One potential issue with using his stickiness as the way he stays on is that it may feel bizarre if the government is developing something only a thief can use. Alternately, depending on the plotting, you could have government scientists create a similarly sticky effect with boots designed for a hoverboard user. (While he’s in for the hoverboard, he can take the boots as well).

  43. SilverWolfon 02 Jan 2012 at 5:42 pm


  44. mirocon 29 Jan 2012 at 12:38 am

    any ideas for this i am writing this one up and need some ideas on gear, the hero in question is not a super per say but cant feel pain due to a severe spinal injury from a ied explosion and no longer worries about being injured his only issue is severe injuries and even then only to extreme vital areas, need great mobility aswell.

  45. N Kraston 21 Mar 2012 at 8:22 am

    Sounds similar to the movie ‘kicka$$’ or the main character for the game Stalker. For various reasons these people are either non-responsive to pain, or their pain sense is very subdued. These characters are interesting in a more realistic sort of way, partially because this ‘super power’ is an actual medical condition. You should be able to draw inspiration from a lot of sources, so thats good.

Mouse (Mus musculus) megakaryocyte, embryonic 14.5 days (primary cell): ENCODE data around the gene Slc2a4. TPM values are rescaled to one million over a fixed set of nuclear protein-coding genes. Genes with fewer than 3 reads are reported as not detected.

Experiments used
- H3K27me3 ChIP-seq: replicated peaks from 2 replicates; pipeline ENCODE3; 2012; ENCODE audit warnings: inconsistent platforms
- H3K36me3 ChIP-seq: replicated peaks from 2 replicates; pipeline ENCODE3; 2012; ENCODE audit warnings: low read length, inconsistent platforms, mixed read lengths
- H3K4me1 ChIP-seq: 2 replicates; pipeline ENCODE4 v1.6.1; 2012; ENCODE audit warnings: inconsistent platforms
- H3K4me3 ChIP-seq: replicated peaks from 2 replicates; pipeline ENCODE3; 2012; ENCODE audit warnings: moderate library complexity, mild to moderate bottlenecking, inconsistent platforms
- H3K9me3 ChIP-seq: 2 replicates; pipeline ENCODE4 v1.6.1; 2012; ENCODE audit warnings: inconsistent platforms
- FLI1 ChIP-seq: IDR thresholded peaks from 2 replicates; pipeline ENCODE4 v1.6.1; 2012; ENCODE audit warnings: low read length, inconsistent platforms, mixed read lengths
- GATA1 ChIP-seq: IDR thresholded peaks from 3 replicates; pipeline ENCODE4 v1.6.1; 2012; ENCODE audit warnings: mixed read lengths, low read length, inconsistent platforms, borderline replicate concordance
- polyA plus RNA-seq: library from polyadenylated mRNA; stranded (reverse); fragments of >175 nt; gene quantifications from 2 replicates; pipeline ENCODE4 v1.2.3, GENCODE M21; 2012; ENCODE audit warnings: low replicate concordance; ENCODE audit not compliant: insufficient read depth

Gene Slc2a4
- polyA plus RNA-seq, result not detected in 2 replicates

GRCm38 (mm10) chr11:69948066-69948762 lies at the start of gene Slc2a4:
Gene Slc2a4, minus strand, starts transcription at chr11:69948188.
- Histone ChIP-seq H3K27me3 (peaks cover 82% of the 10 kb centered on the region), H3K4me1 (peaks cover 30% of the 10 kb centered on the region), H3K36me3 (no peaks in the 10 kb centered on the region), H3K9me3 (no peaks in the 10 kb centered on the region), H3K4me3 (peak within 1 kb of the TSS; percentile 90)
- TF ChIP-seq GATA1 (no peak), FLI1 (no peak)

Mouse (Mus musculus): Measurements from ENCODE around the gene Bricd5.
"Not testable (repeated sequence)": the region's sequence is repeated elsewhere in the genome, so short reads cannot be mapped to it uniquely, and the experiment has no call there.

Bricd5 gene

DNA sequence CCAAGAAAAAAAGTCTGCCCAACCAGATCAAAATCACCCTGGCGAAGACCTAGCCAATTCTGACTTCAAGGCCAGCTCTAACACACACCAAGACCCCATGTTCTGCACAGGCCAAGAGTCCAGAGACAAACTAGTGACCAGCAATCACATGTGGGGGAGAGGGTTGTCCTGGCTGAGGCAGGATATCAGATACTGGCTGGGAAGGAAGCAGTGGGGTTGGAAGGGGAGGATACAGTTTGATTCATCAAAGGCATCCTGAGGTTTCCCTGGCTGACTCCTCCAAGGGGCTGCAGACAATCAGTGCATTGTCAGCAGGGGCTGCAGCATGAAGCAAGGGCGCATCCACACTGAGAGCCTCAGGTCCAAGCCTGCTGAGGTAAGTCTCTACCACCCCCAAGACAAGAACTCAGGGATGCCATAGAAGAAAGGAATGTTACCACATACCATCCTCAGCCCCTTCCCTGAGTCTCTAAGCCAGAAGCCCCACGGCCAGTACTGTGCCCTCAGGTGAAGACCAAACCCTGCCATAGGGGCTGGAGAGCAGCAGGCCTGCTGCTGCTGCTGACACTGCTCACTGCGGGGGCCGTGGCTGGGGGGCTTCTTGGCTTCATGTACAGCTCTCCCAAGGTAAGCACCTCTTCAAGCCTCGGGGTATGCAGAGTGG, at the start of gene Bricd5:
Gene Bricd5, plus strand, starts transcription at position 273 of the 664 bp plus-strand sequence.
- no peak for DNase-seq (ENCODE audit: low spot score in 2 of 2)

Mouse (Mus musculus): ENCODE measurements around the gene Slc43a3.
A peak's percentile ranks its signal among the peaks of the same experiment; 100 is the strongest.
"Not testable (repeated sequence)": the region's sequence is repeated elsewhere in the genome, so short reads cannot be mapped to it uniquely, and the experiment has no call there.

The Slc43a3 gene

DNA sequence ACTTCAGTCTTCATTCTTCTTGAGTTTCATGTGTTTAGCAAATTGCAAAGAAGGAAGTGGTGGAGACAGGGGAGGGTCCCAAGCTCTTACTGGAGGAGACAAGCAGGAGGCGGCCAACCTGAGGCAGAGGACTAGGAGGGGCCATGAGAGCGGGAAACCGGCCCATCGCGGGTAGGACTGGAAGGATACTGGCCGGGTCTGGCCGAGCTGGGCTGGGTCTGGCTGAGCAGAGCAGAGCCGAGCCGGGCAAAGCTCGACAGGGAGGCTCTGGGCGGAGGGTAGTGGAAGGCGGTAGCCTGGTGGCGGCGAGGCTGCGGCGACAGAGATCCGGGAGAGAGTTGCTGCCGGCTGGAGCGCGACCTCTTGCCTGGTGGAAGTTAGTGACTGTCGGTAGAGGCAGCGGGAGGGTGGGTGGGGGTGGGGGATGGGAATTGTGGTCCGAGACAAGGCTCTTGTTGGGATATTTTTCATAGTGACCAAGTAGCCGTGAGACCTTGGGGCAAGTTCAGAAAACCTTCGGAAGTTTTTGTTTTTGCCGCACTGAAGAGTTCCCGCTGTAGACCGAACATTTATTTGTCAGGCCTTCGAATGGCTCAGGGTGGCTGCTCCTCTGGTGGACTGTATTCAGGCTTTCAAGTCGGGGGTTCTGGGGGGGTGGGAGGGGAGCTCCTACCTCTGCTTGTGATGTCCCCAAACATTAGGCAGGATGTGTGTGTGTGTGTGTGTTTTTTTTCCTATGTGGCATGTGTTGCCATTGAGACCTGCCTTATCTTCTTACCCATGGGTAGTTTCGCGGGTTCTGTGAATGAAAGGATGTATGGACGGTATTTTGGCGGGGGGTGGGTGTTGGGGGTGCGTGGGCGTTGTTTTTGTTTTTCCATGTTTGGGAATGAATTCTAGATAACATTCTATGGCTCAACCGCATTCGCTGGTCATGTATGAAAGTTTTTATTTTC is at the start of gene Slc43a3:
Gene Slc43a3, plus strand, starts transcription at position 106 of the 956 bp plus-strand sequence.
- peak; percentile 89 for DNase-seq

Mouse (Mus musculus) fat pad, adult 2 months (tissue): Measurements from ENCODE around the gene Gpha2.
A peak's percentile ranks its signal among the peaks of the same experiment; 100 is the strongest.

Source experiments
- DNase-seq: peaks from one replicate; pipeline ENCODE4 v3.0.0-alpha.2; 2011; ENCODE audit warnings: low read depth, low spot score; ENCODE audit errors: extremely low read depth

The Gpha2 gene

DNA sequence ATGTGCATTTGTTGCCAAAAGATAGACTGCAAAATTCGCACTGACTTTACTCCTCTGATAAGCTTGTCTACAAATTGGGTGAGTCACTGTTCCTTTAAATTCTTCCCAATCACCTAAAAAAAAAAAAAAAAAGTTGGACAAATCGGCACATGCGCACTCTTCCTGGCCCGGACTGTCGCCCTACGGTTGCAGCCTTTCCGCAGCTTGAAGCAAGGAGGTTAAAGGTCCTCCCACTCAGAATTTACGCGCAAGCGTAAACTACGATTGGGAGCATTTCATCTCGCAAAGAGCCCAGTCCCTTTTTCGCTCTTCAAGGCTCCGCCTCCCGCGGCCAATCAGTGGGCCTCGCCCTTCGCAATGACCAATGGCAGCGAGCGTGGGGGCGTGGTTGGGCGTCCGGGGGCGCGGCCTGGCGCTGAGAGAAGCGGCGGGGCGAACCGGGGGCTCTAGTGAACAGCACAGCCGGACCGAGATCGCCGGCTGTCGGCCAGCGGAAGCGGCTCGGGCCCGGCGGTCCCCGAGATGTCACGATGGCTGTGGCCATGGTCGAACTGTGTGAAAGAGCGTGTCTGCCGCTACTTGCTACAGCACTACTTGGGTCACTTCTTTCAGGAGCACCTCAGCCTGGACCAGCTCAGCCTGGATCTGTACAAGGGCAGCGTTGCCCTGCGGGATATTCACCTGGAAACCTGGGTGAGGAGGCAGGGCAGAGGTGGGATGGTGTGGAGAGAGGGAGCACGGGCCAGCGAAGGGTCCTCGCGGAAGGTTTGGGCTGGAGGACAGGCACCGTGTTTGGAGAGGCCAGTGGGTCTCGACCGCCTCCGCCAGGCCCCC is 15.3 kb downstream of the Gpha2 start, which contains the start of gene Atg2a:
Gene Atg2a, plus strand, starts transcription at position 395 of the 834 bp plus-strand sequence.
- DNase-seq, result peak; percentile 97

You mentioned an IED? Where did he get attacked? Was he a soldier in Iraq/Afghan? Or an innocent bystander during something like the Oklahoma City bombing?

    For gear I would say military-esque gloves and boots (Not feeling pain means you might get careless and damage yourself more than your enemies). Balistic-lining for a trench coat, or even knee-and-elbow pads could work.

  46. Birdyon 01 Aug 2012 at 12:31 am

    One of mine wears #8. She’s kind of a traditional Black Canary, Black Widow type.

    The other, I’m thinking of giving driving gloves. Something like this ( perhaps. Her character doesn’t involve cars (she has wings, and her civilian style is inspired by Amelia Earhart) but I feel like they would be gloves she already owned. Not sure. I want something to protect her knuckles at least. Actual pilot gloves, I think, look bulky.

  47. WeirdRaptor28on 29 Aug 2013 at 1:49 am

    I think #7 is best for my character. He’s not human and is athletic.